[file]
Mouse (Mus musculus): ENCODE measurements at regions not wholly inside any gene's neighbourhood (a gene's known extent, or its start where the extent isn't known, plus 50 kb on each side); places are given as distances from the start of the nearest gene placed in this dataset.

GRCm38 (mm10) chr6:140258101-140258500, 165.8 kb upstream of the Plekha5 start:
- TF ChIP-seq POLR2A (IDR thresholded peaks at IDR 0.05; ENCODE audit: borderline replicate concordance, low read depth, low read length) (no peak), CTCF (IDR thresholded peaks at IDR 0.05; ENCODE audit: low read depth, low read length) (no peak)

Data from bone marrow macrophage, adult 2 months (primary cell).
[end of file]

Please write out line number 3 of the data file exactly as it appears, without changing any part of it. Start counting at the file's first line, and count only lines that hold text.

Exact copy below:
- TF ChIP-seq POLR2A (IDR thresholded peaks at IDR 0.05; ENCODE audit: borderline replicate concordance, low read depth, low read length) (no peak), CTCF (IDR thresholded peaks at IDR 0.05; ENCODE audit: low read depth, low read length) (no peak)